Egypt and Russia on Thursday rejected claims that a bomb has brought down a Russian passenger plane that crashed on Saturday.
Egypt’s civil aviation minister said investigators have found no evidence so far that an explosion on board brought down the jet.
“The investigation team does not have yet any evidence or data confirming this hypothesis,” Hossam Kamal said in a statement, adding that Egypt adheres to international security and safety standards at all its airports.
The statement said that flights were continuing to arrive in Sharm al-Sheikh airport, with 23 set to land on Thursday from Russia, eight from Ukraine, three from Italy and two from Saudi Arabia, in addition to 22 domestic arrivals.
Egyptian President Abdel Fattah al-Sisi said on Thursday after meeting British Prime Minister David Cameron that his country is “completely ready” to work together with its partners to protect foreign tourists.
Meanwhile, the Kremlin dismissed any claims over the cause of the passenger jet crash in Egypt as “speculation” after Britain and the U.S. said a bomb may have downed the plane.
“Any sort of version of what happened and the reasons for what happened can only be put forward by the investigation and we have not heard any announcements from the investigation yet,” Kremlin spokesman Dmitry Peskov told journalists.
“Any other proposed explanations seem like unverified information or some sort of speculation.”
Peskov said that Moscow “cannot rule out any version” of what might have caused the crash but said no definitive explanation had been presented.
Britain and Ireland have temporarily suspended flights to and from the Egyptian Red Sea resort of Sharm el-Sheikh, where the plane took off from on Saturday bound for Saint Petersburg before crashing minutes later, killing all 224 people on board.
Peskov said that it was Britain’s “sovereign right to fly or not fly somewhere” but said that “Russian planes are continuing to fly.”
Egypt said on Thursday Britain suspended flights from Sharm al-Sheikh airport without consultation, despite close contacts between the two countries and tighter security measures.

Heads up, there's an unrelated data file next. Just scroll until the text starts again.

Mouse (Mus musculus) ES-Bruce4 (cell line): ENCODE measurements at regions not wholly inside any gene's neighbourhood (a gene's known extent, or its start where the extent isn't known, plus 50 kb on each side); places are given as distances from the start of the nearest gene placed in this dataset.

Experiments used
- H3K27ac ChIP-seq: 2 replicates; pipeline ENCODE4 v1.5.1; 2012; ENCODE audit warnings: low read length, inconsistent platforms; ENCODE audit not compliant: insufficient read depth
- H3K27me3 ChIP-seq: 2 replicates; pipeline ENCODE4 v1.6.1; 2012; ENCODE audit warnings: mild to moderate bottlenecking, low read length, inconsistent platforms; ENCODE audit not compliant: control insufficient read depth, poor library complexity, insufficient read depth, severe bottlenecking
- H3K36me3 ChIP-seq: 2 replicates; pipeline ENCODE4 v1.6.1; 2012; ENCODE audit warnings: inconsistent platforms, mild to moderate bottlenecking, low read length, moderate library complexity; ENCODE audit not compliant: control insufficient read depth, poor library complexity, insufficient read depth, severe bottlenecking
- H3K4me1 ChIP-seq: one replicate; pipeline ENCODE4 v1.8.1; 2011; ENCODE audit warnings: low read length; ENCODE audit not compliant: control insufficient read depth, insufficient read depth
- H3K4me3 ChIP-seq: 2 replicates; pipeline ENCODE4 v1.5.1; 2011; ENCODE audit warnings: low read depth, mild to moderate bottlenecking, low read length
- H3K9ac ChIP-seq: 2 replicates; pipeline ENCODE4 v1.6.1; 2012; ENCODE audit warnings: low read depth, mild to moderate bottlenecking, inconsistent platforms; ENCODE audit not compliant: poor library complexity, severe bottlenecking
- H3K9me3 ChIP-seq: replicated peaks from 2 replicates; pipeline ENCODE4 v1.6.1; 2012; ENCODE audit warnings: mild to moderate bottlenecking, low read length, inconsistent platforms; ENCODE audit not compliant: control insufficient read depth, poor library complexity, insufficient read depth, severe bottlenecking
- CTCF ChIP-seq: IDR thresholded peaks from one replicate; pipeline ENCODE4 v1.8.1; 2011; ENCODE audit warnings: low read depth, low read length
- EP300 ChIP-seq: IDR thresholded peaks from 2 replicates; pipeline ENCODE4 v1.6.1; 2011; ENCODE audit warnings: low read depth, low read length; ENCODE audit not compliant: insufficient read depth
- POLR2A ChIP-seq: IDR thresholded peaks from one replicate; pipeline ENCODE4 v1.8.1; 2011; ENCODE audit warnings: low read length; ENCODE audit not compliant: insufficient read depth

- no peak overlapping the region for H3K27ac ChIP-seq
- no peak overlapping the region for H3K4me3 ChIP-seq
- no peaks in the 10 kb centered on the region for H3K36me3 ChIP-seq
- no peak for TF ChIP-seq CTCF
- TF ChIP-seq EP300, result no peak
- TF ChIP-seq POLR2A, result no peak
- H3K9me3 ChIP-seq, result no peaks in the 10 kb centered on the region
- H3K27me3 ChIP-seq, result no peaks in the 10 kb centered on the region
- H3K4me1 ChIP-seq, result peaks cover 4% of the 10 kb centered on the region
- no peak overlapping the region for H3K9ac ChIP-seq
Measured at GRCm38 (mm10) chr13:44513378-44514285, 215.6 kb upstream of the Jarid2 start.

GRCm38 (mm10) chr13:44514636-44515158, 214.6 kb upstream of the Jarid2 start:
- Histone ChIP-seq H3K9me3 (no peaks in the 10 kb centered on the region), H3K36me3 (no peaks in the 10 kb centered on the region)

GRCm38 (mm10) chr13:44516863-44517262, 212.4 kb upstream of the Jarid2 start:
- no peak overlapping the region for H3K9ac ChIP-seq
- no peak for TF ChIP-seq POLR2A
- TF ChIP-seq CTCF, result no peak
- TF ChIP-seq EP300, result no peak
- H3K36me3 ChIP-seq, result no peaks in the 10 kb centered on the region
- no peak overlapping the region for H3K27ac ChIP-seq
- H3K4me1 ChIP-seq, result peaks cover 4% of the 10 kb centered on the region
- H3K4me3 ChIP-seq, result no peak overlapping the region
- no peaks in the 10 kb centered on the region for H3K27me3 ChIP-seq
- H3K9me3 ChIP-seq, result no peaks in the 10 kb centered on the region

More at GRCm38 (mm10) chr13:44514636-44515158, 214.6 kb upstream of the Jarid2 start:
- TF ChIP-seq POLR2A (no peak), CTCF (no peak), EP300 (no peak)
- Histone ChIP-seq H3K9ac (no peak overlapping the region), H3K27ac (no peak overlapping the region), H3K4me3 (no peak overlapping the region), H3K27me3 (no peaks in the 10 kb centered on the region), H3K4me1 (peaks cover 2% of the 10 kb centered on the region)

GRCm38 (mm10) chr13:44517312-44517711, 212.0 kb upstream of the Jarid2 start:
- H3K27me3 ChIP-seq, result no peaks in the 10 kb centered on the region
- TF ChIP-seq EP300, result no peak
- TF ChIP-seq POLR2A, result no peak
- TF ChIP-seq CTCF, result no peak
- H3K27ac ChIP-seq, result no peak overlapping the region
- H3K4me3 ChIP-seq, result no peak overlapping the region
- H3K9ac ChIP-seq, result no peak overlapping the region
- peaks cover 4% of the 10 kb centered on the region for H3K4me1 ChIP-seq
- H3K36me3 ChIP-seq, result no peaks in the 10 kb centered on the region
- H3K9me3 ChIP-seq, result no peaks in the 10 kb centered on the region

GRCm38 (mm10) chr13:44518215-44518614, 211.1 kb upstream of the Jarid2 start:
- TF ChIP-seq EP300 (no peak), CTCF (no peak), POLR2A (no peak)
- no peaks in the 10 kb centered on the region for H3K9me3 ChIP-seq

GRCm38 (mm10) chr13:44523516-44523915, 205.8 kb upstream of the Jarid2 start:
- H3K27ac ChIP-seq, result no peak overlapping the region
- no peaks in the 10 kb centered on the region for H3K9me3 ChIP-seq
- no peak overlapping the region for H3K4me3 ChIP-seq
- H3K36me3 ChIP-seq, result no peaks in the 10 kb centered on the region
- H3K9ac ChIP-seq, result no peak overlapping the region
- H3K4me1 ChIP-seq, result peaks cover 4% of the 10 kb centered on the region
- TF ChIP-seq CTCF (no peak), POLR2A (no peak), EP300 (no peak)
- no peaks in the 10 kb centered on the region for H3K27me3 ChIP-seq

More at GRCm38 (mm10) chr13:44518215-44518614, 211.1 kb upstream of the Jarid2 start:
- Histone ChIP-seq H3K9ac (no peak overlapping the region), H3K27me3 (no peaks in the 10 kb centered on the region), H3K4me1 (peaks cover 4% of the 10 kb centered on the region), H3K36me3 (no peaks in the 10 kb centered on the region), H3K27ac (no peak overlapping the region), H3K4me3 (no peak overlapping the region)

“The British decision was taken unilaterally and there were no consultations with Egypt over it despite the high-level contacts that took place between the two countries hours before,” the foreign ministry said in a statement on state news agency MENA.
ISIS could be behind crash
U.S. Representative Michael McCaul, chairman of the House Homeland Security Committee, said on Thursday evidence so far indicates there was an ISIS bomb attack on the Russian passenger plane.
McCaul acknowledged another theory - that the plane’s tail had been worked on several years ago and may have broken off or otherwise failed - had not been ruled out.
“But I think the more likely scenario where all indicators seem to be pointing, is that this was an ISIS attack with an explosive device in the airplane,” McCaul told Fox News, using a common acronym for the militant group.
A U.S. official also told AFP that the possibility that a bomb may have caused the plane crash on Saturday was “a highly possible scenario.”
ISIS jihadist group claims it caused the disaster.
Britain said on Thursday there was a significant possibility that ISIS’s Egyptian affiliate was behind the suspected bomb attack on a Russian airliner.
The topic is sensitive for Russia, whose warplanes have launched raids against ISIS in Syria, and for Egypt, which depends heavily on revenues from tourism.
Asked if he thought ISIS was responsible for the disaster, Foreign Secretary Philip Hammond said: “ISIL-Sinai have claimed responsibility for bringing down the Russian aircraft, they did that straight away after the crash.
“We’ve looked at the whole information picture, including that claim, but of course lots of other bits of information as well, and concluded that there is a significant possibility,” he said on Sky television.
Cameron’s office also said that authorities had “become concerned that the plane may well have been brought down by an explosive device.”
Russia has dispatched investigators to the crash site in the restive Sinai peninsula to help the Egypt-led probe into the tragedy.
Russian Transport Minister Maxim Sokolov said Thursday that the first recording from the black box on-board data collectors had been “received” by experts, news agencies reported.
Sokolov also said that Russia had sent Egyptian aviation authorities a proposal to conduct an “additional audit” into air safety measures in the country.
Meanwhile the first funerals of those killed in the crash were taking place in Russia on Thursday, with relatives and friends gathering to mourn their loved ones.
Russia wants foreign planes to re-register
Russia’s airline regulator said on Thursday it was suspending the flying certificates for foreign planes operated by Russian airlines because it wanted them to be re-registered on home soil, RIA news agency reported.
The crashed plane was an Airbus A321 airliner registered in Ireland but operated by a Russian firm.
Meanwhile, the head of Sharm el-Sheikh airport has been replaced amid growing international concern.
Adel Mahgoub, chairman of the state company that runs Egypt’s civilian airports, says airport chief Abdel-Wahab Ali has been “promoted” to become his assistant. He said the move late Wednesday had nothing to do with media skepticism surrounding the airport's security.
Mahgoub said Ali is being replaced by Emad el-Balasi, a pilot.
(With Reuters and AFP)